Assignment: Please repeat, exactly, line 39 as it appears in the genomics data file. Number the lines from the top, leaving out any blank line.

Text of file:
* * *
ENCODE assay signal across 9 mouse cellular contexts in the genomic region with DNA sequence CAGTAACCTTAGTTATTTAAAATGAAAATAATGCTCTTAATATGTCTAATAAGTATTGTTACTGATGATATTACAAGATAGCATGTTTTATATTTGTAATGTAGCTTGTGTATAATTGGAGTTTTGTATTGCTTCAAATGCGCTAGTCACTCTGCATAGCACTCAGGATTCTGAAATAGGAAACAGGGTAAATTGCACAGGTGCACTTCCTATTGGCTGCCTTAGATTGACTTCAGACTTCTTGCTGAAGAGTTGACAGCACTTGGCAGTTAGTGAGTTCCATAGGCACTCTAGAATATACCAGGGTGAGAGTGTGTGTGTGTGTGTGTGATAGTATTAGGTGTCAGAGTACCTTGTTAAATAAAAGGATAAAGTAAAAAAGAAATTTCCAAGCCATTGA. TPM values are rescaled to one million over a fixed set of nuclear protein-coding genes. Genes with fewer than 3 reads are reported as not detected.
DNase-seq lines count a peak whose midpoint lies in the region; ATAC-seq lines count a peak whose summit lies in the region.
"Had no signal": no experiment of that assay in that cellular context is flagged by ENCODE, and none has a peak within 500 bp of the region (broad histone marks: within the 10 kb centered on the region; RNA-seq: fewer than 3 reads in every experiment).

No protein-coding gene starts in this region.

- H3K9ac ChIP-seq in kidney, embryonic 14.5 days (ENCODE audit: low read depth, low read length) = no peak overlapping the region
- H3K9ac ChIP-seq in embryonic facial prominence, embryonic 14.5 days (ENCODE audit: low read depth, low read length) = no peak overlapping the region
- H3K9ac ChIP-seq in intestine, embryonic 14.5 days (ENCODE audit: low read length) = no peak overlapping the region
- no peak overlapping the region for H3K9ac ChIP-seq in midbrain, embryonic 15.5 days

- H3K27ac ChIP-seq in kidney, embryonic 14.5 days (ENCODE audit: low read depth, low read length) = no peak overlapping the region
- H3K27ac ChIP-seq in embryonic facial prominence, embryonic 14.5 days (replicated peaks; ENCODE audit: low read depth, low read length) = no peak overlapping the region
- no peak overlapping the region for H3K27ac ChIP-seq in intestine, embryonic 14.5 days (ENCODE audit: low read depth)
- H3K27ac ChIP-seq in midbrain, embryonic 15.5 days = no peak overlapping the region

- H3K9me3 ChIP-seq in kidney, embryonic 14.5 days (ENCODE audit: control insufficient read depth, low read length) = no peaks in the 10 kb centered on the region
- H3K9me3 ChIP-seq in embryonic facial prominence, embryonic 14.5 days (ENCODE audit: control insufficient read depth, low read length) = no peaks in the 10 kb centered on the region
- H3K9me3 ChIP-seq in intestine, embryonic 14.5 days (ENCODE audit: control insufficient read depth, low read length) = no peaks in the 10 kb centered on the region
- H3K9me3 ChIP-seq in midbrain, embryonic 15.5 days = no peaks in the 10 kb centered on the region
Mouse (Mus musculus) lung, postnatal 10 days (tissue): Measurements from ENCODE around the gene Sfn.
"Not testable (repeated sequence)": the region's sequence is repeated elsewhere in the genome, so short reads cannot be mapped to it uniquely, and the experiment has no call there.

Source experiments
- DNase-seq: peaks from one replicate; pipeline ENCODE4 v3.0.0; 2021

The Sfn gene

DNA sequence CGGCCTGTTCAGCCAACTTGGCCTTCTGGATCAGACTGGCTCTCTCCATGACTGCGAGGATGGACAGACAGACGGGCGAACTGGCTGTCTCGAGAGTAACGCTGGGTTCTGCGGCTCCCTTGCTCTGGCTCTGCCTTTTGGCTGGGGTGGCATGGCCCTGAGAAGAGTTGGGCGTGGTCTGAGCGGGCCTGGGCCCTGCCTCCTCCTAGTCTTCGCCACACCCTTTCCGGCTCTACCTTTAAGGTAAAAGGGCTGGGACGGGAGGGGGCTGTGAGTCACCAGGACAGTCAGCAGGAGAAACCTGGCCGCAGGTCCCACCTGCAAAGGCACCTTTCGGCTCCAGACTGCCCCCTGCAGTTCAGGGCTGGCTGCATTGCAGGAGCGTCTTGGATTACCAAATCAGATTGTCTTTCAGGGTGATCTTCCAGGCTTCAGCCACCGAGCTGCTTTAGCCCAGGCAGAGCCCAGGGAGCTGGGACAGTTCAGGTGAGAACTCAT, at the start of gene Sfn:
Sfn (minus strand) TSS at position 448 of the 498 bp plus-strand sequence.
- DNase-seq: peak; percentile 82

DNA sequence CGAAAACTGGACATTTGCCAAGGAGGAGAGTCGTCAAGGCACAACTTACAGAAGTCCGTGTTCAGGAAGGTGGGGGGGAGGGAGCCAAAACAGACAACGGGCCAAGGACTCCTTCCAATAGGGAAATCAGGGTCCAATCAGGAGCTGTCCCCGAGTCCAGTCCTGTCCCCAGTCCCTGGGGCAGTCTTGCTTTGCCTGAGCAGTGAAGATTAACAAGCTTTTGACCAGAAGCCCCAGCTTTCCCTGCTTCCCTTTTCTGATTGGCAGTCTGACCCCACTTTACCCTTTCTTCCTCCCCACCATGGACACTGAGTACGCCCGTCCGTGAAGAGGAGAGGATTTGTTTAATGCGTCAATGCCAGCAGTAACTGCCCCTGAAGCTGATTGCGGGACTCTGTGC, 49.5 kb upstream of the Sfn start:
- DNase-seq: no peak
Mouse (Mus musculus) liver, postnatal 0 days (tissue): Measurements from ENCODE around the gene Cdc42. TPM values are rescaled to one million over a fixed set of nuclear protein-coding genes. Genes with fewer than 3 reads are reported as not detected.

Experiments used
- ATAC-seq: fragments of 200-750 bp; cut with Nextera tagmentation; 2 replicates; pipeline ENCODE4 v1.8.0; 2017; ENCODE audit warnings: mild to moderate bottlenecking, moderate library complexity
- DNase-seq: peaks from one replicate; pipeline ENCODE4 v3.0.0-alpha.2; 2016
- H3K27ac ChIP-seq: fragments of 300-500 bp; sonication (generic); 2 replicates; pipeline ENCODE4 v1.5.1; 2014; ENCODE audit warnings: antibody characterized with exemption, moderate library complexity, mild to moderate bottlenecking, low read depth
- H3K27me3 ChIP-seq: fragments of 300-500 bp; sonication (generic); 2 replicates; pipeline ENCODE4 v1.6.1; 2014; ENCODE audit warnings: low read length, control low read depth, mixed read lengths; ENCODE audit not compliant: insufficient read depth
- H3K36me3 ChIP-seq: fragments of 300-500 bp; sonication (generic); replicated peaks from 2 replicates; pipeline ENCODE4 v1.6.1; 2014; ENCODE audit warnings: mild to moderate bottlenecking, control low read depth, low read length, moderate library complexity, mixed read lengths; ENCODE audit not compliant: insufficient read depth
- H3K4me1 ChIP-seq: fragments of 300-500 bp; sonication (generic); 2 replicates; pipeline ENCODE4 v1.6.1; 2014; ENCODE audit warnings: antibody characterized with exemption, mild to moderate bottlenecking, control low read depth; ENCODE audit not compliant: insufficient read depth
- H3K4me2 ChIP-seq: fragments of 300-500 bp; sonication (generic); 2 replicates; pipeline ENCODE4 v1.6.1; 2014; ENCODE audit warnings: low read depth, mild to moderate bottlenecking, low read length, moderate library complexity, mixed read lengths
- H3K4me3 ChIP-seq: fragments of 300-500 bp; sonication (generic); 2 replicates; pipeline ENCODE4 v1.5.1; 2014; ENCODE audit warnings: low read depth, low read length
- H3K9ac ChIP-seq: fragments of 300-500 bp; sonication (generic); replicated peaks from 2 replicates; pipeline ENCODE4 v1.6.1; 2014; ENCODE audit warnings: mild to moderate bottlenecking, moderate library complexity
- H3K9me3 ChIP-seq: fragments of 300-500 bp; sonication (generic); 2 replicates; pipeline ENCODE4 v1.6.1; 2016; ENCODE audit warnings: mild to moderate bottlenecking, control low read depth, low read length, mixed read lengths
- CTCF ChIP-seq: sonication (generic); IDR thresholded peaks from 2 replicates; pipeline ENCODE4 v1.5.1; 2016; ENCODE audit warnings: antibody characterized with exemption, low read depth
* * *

- CTCF ChIP-seq: sonication (generic); IDR thresholded peaks from 2 replicates; pipeline ENCODE4 v1.5.1; 2016; ENCODE audit warnings: antibody characterized with exemption, low read depth